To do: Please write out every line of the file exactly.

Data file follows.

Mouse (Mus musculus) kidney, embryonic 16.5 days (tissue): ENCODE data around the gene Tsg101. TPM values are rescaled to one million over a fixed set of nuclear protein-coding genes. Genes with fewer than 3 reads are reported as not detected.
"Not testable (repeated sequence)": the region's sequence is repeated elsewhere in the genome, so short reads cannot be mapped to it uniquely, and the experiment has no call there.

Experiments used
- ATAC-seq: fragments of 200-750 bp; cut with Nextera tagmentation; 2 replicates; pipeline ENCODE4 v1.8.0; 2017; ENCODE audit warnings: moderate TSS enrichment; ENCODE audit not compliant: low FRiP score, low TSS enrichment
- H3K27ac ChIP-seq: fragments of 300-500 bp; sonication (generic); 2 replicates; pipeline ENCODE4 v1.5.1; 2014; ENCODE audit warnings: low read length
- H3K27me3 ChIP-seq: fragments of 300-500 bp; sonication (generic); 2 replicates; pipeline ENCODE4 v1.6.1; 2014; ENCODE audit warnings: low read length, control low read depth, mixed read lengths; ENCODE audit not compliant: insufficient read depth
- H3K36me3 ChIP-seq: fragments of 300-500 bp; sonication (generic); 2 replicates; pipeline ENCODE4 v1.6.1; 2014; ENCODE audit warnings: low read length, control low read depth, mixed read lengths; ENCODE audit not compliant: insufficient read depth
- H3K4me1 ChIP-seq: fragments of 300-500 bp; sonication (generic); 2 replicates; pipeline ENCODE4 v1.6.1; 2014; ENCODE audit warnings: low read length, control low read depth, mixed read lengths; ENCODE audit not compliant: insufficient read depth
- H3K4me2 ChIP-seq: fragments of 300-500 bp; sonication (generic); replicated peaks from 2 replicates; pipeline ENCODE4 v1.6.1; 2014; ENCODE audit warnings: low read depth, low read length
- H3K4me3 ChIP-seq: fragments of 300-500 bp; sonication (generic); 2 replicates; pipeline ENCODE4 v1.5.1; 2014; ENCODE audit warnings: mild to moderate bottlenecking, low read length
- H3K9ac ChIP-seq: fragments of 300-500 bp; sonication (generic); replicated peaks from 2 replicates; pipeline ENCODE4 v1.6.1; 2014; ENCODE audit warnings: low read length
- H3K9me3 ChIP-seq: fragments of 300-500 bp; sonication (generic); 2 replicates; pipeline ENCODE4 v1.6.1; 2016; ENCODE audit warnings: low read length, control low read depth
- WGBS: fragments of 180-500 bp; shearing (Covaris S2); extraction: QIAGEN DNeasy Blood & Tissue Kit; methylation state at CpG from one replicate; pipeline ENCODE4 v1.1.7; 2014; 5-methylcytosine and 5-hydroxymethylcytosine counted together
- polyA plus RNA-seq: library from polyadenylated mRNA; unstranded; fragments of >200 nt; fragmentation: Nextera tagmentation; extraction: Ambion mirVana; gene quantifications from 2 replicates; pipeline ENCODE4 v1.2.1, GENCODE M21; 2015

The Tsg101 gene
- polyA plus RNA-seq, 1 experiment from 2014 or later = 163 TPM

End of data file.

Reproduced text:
Mouse (Mus musculus) kidney, embryonic 16.5 days (tissue): ENCODE data around the gene Tsg101. TPM values are rescaled to one million over a fixed set of nuclear protein-coding genes. Genes with fewer than 3 reads are reported as not detected.
"Not testable (repeated sequence)": the region's sequence is repeated elsewhere in the genome, so short reads cannot be mapped to it uniquely, and the experiment has no call there.

Experiments used
- ATAC-seq: fragments of 200-750 bp; cut with Nextera tagmentation; 2 replicates; pipeline ENCODE4 v1.8.0; 2017; ENCODE audit warnings: moderate TSS enrichment; ENCODE audit not compliant: low FRiP score, low TSS enrichment
- H3K27ac ChIP-seq: fragments of 300-500 bp; sonication (generic); 2 replicates; pipeline ENCODE4 v1.5.1; 2014; ENCODE audit warnings: low read length
- H3K27me3 ChIP-seq: fragments of 300-500 bp; sonication (generic); 2 replicates; pipeline ENCODE4 v1.6.1; 2014; ENCODE audit warnings: low read length, control low read depth, mixed read lengths; ENCODE audit not compliant: insufficient read depth
- H3K36me3 ChIP-seq: fragments of 300-500 bp; sonication (generic); 2 replicates; pipeline ENCODE4 v1.6.1; 2014; ENCODE audit warnings: low read length, control low read depth, mixed read lengths; ENCODE audit not compliant: insufficient read depth
- H3K4me1 ChIP-seq: fragments of 300-500 bp; sonication (generic); 2 replicates; pipeline ENCODE4 v1.6.1; 2014; ENCODE audit warnings: low read length, control low read depth, mixed read lengths; ENCODE audit not compliant: insufficient read depth
- H3K4me2 ChIP-seq: fragments of 300-500 bp; sonication (generic); replicated peaks from 2 replicates; pipeline ENCODE4 v1.6.1; 2014; ENCODE audit warnings: low read depth, low read length
- H3K4me3 ChIP-seq: fragments of 300-500 bp; sonication (generic); 2 replicates; pipeline ENCODE4 v1.5.1; 2014; ENCODE audit warnings: mild to moderate bottlenecking, low read length
- H3K9ac ChIP-seq: fragments of 300-500 bp; sonication (generic); replicated peaks from 2 replicates; pipeline ENCODE4 v1.6.1; 2014; ENCODE audit warnings: low read length
- H3K9me3 ChIP-seq: fragments of 300-500 bp; sonication (generic); 2 replicates; pipeline ENCODE4 v1.6.1; 2016; ENCODE audit warnings: low read length, control low read depth
- WGBS: fragments of 180-500 bp; shearing (Covaris S2); extraction: QIAGEN DNeasy Blood & Tissue Kit; methylation state at CpG from one replicate; pipeline ENCODE4 v1.1.7; 2014; 5-methylcytosine and 5-hydroxymethylcytosine counted together
- polyA plus RNA-seq: library from polyadenylated mRNA; unstranded; fragments of >200 nt; fragmentation: Nextera tagmentation; extraction: Ambion mirVana; gene quantifications from 2 replicates; pipeline ENCODE4 v1.2.1, GENCODE M21; 2015

The Tsg101 gene
- polyA plus RNA-seq, 1 experiment from 2014 or later = 163 TPM